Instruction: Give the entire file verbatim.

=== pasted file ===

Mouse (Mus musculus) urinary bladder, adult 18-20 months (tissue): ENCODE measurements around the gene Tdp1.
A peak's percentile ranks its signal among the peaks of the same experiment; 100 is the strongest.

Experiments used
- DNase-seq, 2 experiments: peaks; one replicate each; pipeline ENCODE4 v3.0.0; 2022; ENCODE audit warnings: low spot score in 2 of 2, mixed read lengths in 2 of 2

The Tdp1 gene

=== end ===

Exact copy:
Mouse (Mus musculus) urinary bladder, adult 18-20 months (tissue): ENCODE measurements around the gene Tdp1.
A peak's percentile ranks its signal among the peaks of the same experiment; 100 is the strongest.

Experiments used
- DNase-seq, 2 experiments: peaks; one replicate each; pipeline ENCODE4 v3.0.0; 2022; ENCODE audit warnings: low spot score in 2 of 2, mixed read lengths in 2 of 2

The Tdp1 gene